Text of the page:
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Wildfire smoke from East Tennessee, Kentucky impacts Wilson County, burning not allowed

28 November 2016
Wildfire smoke from East Tennessee, Kentucky impacts Wilson County, burning not allowed

Over 45,000 acres have been burned in the state by 19 significant fires since October 23. Investigators with the Tennessee Department of Agriculture's (TDA) Agriculture Crime Unit, along with authorities in Sequatchie and Monroe Counties and the State Fire Marshal's office recently arrested two people suspected in separate arson cases.

Matthew Ryan Wallace, age 27 of Tuscaloosa, accused of igniting a wildfire along Standifer Grant Road in Sequatchie County yesterday. An abandoned mobile home caught fire during this blaze but volunteer firefighters quickly put it out.

The arson hotline is 1-800-762-3017.

The work early in the week for Stepp and his crew was keeping the fire from reaching homes in the area, and helping the Forest Service control the burnout by night.

Governor Pat McCrory announced today that the state is offering a reward of up to $10,000 to be issued to anyone who provides information leading to the arrest and conviction of the person or persons who are responsible for setting wildfires in western North Carolina.

The smoke is coming from wild fires in the mountains of South Carolina, North Carolina, Georgia and Tennessee, which are sending large plumes of smoke and creating unhealthy breathing conditions.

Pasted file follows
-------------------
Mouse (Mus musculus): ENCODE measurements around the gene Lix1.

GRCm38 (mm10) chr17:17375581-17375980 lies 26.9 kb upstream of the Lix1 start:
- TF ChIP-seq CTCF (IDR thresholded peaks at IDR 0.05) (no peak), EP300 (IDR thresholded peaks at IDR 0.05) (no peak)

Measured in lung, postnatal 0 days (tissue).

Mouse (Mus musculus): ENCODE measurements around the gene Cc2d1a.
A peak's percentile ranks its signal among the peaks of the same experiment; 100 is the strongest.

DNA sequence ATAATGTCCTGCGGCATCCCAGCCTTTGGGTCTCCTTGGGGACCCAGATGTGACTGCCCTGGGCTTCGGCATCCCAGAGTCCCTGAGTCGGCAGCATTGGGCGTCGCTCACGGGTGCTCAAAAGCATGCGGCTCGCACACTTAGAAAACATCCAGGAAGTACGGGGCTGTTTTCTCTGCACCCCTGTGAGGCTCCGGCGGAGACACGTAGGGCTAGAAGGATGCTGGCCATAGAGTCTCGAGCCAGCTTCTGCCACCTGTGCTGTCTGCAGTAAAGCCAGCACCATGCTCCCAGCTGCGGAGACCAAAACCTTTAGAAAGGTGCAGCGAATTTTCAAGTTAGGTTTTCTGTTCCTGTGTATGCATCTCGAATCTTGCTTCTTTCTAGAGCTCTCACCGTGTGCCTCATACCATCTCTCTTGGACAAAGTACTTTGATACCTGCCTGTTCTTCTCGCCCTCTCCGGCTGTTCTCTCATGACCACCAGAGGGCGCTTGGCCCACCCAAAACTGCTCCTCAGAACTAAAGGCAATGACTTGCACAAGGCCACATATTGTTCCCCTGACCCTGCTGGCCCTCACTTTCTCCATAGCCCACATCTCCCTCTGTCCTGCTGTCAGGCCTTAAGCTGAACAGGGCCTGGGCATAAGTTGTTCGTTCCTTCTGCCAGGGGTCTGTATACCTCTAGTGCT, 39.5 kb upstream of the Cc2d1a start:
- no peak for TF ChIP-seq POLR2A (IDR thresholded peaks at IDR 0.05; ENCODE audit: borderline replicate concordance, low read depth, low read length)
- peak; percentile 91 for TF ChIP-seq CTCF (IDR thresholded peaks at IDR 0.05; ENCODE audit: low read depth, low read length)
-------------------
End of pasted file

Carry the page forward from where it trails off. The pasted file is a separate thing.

Even parking a auto off-road has been prohibited amid fears a hot tailpipe could ignite dry leaves below.

A series of nearly 20 wildfires in western North Carolina have burned more than 46,000 acres in the state since October 23, according to a press release on Wednesday by Gov.

The largest of the active fires, 13,679-acre Tellico in the Nantahala National Forest of Swain and Macon counties was 68 percent contained Wednesday.

The authority said its ban applies to anything that might produce an open flame.

On Tuesday, public information officers with the North Carolina Forest Service and U.S. Forest Service provided media representatives with a closer look at the fire and the efforts being made to contain it.

Tennessee Gov. Bill Haslam issued a proclamation declaring a regional ban on burning in 51 counties, including Sevier County.

A major wildfire near Lake Lure has now spread to almost 4,500 acres - growing 1,000 acres in a day - and new evacuations were ordered Tuesday almost one week after the fire started near the Party Rock area, officials said. That number grew Wednesday to more than 200, U.S. Forest Service spokesman Tom Stokesberry said.

Environmental officials in the region have sent health alerts warning residents of increased levels of particulate matter in the air. On Thursday, McCrory declared a State of Emergency for 25 counties.

Anyone who plans to conduct a controlled burn within the city limits of Lebanon or Mt. Juliet must contact that city's fire department.